Texas A&M University-Kingsville - Undergraduate Research Mentoring Program
The Undergraduate Research Mentoring Program, designed to help improve the job prospects of graduates from agricultural degree programs, develops critical thinking, problem solving, and communication skills of participants through work on research projects that meet their interests. Participants communicate project results in scientific journals, oral and poster presentations at scientific conferences, and in presentations to lay audiences. Of the 48 students who have participated in the program in 1996, 96 percent earned a degree within six years of entering college (compared to 60 percent for students not participating) and 93 percent either entered graduate school or were offered employment within three months of graduation (compared to 50 percent among students not participating). Participating students also graduate with considerably higher grade point averages.
Contact: Jo Ann Castro, Director of Public Affairs, (361) 593-2146 or (361) 593-2014

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Texas Tech University Health Sciences Center, South Plains College, Lubbock Christian University, and Covenant School of Nursing, in partnership with University Medical Center, Covenant Health System, WorkSource of the South Plains, and American State Bank - South Plains Nursing Education Community Coalition
PowerPoint presentation
The South Plains Nursing Education Community Coalition is helping to meet the region's nursing needs by working collaboratively to graduate 240 new registered nurses - above the number graduated in 2001 - by June 2004. Supported by a $2.9 million grant from the U.S. Department of Labor, the coalition is providing scholarships for new nursing students, hiring new nurse educators, and funding efforts to recruit, promote, and retain nurses throughout their careers. Partners also provide in-kind contributions, including publicity and referrals. By June 2003, 212 additional registered nurses had graduated, and the coalition is well on its way to surpass its goals substantially.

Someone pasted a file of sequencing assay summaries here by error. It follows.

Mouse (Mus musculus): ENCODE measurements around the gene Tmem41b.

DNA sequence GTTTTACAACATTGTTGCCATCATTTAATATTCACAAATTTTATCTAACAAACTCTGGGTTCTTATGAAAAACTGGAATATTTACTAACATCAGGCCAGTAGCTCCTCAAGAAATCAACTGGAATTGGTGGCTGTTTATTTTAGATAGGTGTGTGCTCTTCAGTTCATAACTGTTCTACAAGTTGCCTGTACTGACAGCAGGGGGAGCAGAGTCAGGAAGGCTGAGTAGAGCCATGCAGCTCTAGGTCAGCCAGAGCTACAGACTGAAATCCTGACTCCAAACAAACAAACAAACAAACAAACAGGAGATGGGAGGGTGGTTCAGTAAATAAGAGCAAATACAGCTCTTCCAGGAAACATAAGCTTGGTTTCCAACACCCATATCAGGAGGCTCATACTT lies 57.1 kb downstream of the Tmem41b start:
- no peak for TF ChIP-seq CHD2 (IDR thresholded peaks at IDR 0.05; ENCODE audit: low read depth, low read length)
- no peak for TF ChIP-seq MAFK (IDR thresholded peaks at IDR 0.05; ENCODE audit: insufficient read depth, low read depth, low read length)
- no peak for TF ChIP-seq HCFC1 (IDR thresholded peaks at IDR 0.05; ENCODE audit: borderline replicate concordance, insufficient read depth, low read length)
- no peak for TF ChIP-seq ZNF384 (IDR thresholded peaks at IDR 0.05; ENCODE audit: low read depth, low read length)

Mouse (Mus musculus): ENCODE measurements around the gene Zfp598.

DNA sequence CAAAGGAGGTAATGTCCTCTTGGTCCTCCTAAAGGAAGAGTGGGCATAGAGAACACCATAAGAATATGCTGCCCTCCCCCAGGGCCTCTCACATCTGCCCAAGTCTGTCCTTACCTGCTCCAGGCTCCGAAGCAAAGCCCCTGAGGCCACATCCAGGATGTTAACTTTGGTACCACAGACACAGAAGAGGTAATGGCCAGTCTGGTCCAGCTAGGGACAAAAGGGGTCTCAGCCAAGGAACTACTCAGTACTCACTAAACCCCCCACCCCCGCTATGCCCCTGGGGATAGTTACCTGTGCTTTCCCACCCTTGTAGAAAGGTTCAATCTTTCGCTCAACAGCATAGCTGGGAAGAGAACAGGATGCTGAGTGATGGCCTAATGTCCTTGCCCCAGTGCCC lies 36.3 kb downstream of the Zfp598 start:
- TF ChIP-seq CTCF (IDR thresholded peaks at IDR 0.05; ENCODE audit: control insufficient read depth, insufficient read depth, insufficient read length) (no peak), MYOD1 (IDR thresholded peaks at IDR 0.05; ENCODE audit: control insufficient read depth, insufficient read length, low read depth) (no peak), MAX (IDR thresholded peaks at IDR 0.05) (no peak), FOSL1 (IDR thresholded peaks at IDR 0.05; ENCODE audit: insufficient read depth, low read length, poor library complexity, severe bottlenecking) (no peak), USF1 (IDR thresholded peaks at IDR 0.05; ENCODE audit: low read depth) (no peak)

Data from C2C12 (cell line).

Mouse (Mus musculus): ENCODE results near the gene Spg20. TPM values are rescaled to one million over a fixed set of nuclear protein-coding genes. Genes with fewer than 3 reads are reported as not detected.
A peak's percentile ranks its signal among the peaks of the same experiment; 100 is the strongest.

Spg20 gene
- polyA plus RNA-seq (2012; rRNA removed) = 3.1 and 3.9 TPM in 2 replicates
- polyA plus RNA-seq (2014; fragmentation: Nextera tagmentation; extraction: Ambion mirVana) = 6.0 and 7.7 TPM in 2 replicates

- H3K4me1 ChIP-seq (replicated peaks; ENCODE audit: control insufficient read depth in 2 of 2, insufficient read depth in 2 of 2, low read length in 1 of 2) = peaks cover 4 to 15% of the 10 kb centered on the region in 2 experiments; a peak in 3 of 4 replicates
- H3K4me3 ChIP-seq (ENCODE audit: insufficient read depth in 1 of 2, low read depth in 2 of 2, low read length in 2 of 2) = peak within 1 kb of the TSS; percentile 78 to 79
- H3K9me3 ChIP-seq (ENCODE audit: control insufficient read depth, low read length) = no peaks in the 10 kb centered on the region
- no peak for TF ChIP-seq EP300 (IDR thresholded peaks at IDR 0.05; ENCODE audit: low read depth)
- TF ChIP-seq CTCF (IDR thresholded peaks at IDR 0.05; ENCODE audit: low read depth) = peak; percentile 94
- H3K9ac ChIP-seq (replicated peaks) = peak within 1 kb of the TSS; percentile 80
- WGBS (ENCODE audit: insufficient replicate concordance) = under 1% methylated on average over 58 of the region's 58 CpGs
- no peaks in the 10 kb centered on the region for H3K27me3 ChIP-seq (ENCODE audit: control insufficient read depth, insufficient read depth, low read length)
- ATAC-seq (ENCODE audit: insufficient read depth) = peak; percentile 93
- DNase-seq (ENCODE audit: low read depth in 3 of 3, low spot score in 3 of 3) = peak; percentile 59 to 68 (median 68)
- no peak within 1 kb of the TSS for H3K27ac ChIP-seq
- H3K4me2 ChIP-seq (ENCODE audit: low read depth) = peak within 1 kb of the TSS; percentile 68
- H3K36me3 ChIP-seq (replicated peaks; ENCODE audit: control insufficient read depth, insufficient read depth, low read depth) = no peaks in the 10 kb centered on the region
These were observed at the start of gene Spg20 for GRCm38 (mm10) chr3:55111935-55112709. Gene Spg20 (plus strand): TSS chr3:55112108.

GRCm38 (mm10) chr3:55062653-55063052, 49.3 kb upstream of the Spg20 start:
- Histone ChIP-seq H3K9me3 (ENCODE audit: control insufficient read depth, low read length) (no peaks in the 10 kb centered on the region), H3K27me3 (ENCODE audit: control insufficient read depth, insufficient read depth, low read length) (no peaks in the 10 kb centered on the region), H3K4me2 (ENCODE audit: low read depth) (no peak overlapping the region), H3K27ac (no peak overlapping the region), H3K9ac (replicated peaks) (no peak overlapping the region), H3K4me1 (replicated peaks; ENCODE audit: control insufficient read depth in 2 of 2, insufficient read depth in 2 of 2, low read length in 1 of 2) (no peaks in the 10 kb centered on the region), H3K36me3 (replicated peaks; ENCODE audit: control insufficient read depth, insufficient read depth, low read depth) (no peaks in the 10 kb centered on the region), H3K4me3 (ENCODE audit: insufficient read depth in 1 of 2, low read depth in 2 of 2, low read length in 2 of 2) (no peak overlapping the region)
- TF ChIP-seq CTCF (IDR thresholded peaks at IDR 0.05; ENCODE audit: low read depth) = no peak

Contact: Lynda Billings, Project Director, (806) 743-2730 ext. 250

The University of Texas at Arlington and West Texas A&M University - Cooperative Master's of Social Work Program
The Master's of Social Work degree program offered jointly by The University of Texas at Arlington and West Texas A&M University in Canyon, south of Amarillo, since 1976 provides needed social workers for the Texas Panhandle. In the early years of the program, instructors would travel to Amarillo to teach classes, or students would be required to attend classes in Arlington. Today, most of the classes are provided through television links, and students can complete the program from West Texas A&M. Prior to the establishment of the program, fewer than 10 professional trained social workers served the Panhandle. Through this partnership, however, more than 150 students have earned master's degrees in social work, and most are serving the Panhandle in direct practice, community development, and administrative roles.